The use of treats, touch, or a toy is considered physical praise because we are using more than just our voice to communicate a desirable behavior. Adding something physical to the equation applies in all positive quadrants of operant conditioning. Positive reinforcement is used amongst all “positive only” training methods but is also extensively used in balanced training. An example of positive reinforcement can be to teach a basic command like “sit”. One uses a treat to entice the dog into a position then marks that moment in time with a verbal marker such as “yes” and then gives the dog the treat. The behavior then begins to happen more frequently because the dog is understanding that is how the dog will receive a reward. Reinforcement using any of the physical rewards can also be conditioned subconsciously by a human. Take for instance a dog that jumps on people. The dog may have had that behavior reinforced on accident by their owners. The owner’s way of getting their dog to stop jumping up, was grabbing their paws and setting them back to the ground. Setting them on the ground is considered physical touch so even if the owner is using a verbal correction but still setting them back to the ground it can be considered reinforcement especially if that verbal correction hasn’t had any consequences.

Saying “No” Isn’t Always Enough

Dogs have all types of temperaments, drives, and genetics. When it comes to guidance and leadership it may take a more assertive, calm demeanor, and even a tool such as a prong collar to correct a behavior. As we are correcting behaviors we use positive punishment in the quadrant of operant conditioning. A verbal correction may not have enough value with certain dogs if they are easily aroused or have a higher drive for other stimuli in the environment. Take for example a dog on a walk that sees another dog across the street and wants to go greet that other dog. We can tell them “no” several times and it still won’t do anything about that situation because greeting that other dog is more motivating than listening to the words we are trying to communicate. The motivation to see and/or greet that other dog is too overwhelming to listen to our verbal correction. As we continue to try to verbally correct our dog as their arousal to the situation builds, we also lose value in the word “No” because there is no consequence behind the meaning of that word in a dog’s mind. This is where a prong collar can be useful. The prong collar is designed to replicate a dog correcting another dog like a mother dog corrects her puppies for undesirable behaviors. It is also one of the most effective ways to communicate to our dogs that their behavior is unacceptable rather than physically intervening with our hands. In my opinion, “each time my hand enters my dog’s space it should mean something positive, never a punishment.”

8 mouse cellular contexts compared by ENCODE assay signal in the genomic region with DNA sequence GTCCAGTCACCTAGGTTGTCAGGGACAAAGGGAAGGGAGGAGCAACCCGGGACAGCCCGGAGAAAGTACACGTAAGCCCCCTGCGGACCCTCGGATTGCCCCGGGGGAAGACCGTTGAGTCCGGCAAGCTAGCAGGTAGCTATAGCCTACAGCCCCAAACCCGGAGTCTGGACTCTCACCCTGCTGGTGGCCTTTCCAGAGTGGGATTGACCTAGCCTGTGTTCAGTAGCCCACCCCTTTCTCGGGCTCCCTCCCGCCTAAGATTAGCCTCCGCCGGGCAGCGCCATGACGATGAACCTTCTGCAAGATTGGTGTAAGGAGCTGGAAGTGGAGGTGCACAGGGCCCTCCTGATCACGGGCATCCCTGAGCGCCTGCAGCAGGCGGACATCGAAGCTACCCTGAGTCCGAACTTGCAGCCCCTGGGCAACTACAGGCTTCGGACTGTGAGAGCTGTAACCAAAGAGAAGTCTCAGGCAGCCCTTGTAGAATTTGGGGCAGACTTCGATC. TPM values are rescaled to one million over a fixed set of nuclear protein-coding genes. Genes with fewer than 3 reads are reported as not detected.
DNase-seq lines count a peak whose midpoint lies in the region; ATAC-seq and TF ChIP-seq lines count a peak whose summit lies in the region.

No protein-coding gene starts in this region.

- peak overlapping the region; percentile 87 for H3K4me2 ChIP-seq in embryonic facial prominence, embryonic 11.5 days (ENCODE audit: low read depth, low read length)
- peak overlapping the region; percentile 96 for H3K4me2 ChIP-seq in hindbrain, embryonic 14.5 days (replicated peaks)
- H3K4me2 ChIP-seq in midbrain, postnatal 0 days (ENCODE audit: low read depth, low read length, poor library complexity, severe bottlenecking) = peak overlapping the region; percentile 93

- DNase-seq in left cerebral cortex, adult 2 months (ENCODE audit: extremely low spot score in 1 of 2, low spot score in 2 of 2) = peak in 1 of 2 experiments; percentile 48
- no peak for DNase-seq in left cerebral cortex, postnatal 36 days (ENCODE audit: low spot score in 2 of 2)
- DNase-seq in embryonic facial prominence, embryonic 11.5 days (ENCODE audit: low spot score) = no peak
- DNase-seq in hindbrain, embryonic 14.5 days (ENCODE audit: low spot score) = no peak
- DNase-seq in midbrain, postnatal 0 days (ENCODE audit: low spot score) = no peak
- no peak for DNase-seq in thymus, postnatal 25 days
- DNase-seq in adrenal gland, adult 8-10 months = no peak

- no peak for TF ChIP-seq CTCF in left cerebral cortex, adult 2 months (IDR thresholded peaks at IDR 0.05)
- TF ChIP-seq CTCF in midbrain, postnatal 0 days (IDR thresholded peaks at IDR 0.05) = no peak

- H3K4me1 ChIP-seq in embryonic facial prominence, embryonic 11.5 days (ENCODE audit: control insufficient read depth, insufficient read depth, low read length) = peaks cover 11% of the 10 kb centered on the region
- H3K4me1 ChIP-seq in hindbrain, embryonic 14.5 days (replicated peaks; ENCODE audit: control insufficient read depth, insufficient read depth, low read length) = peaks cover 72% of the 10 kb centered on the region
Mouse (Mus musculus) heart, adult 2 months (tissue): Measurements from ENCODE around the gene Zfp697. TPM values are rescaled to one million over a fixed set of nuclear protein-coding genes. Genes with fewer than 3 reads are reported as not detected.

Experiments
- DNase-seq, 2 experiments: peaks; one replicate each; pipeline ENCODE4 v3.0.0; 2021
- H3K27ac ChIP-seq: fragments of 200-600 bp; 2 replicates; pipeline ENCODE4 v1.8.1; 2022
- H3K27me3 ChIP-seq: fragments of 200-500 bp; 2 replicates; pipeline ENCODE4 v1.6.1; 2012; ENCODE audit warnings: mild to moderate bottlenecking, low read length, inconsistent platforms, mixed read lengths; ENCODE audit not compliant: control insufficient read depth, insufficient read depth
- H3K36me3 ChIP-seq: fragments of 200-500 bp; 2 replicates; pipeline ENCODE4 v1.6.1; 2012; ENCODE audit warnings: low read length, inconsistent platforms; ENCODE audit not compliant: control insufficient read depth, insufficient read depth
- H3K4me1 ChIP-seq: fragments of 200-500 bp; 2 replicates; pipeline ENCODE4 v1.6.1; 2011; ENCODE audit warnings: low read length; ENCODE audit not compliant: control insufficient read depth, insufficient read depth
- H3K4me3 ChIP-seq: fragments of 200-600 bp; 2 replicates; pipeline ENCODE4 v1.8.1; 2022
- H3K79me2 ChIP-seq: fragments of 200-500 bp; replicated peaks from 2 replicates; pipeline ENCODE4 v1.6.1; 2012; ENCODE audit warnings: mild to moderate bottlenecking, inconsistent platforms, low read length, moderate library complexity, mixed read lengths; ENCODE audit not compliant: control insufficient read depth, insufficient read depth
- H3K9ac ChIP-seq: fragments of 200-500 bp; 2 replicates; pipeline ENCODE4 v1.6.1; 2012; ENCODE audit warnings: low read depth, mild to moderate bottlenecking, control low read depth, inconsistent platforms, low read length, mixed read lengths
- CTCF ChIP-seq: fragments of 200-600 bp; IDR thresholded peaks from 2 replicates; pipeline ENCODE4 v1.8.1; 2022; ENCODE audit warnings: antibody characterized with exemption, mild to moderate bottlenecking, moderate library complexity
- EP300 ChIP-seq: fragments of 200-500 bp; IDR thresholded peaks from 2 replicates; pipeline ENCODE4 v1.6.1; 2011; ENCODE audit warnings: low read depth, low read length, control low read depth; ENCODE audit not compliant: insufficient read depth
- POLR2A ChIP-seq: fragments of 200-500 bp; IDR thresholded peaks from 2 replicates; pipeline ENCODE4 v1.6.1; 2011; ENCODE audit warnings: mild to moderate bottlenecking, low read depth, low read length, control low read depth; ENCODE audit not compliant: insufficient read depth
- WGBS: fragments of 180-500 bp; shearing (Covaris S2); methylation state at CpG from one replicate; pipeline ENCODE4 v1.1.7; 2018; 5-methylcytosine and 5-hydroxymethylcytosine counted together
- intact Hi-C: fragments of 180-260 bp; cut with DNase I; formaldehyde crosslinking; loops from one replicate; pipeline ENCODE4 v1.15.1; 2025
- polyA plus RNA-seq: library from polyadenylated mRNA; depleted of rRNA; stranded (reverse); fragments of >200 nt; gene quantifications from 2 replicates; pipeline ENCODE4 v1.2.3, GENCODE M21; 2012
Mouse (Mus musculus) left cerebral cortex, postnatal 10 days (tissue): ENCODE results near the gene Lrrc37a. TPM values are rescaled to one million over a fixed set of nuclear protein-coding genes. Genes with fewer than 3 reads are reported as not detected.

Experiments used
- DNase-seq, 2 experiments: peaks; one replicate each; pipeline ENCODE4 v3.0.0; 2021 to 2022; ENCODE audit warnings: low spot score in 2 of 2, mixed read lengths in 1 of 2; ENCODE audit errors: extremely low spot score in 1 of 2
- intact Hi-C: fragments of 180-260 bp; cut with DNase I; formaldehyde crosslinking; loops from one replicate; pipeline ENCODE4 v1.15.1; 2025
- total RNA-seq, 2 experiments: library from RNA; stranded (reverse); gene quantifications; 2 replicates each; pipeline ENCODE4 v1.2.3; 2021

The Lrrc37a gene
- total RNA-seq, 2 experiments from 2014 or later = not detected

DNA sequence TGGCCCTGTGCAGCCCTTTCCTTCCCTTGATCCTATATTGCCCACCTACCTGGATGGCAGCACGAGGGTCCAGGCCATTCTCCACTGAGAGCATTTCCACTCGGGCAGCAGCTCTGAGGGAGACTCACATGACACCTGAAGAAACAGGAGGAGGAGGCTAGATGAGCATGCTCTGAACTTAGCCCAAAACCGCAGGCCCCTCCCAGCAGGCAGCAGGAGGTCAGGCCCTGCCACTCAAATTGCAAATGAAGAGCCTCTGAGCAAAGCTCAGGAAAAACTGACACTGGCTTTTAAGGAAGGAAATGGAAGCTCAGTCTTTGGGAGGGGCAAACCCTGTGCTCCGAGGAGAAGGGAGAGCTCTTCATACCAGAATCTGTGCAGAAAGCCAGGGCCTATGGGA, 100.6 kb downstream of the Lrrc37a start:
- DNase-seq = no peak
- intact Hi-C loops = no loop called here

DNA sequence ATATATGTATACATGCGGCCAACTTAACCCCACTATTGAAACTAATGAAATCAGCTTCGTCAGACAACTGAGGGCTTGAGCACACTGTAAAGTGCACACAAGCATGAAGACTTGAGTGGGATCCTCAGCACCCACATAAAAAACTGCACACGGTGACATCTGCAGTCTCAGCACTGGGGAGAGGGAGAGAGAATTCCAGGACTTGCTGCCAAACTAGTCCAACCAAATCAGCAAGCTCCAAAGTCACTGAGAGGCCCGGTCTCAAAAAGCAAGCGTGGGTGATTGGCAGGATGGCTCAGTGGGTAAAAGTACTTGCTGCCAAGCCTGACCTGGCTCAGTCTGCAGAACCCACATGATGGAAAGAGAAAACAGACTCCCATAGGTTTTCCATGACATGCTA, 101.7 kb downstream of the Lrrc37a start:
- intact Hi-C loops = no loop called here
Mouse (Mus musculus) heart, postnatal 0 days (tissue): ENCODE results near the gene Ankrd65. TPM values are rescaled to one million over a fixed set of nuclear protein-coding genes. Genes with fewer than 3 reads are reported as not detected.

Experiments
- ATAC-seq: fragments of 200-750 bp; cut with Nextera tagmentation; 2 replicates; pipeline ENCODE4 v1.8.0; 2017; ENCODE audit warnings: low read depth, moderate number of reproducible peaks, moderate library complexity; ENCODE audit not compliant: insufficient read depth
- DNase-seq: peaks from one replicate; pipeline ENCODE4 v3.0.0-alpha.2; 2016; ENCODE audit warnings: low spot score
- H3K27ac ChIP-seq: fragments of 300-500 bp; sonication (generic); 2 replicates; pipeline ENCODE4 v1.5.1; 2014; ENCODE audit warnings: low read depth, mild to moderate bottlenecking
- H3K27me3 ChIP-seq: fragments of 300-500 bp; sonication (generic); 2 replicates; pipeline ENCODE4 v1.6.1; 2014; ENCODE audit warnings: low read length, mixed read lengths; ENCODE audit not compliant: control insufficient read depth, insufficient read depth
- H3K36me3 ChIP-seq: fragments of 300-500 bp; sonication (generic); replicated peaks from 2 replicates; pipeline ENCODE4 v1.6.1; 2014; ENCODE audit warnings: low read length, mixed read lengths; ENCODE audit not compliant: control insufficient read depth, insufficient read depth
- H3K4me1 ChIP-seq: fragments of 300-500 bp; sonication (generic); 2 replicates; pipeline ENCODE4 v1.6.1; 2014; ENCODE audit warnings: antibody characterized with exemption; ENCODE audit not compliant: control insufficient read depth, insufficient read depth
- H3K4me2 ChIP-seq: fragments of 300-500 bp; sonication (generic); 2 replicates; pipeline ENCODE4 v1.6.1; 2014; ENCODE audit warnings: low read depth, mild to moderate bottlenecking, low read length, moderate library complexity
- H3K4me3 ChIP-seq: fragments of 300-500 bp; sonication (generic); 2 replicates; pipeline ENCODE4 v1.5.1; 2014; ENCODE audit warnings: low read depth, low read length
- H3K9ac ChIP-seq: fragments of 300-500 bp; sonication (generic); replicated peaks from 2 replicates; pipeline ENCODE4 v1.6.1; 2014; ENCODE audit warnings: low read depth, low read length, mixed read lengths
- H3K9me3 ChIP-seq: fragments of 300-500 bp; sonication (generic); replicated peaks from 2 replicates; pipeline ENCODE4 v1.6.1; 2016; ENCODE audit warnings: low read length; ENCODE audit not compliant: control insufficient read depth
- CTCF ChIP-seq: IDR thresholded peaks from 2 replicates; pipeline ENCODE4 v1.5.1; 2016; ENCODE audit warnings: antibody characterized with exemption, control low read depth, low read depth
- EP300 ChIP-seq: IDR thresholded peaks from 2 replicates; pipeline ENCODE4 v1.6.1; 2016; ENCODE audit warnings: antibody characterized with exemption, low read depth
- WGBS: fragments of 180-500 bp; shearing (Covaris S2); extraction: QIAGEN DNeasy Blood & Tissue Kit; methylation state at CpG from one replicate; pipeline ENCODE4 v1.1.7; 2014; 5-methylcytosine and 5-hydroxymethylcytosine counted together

Conditioning a Verbal Marker as a Correction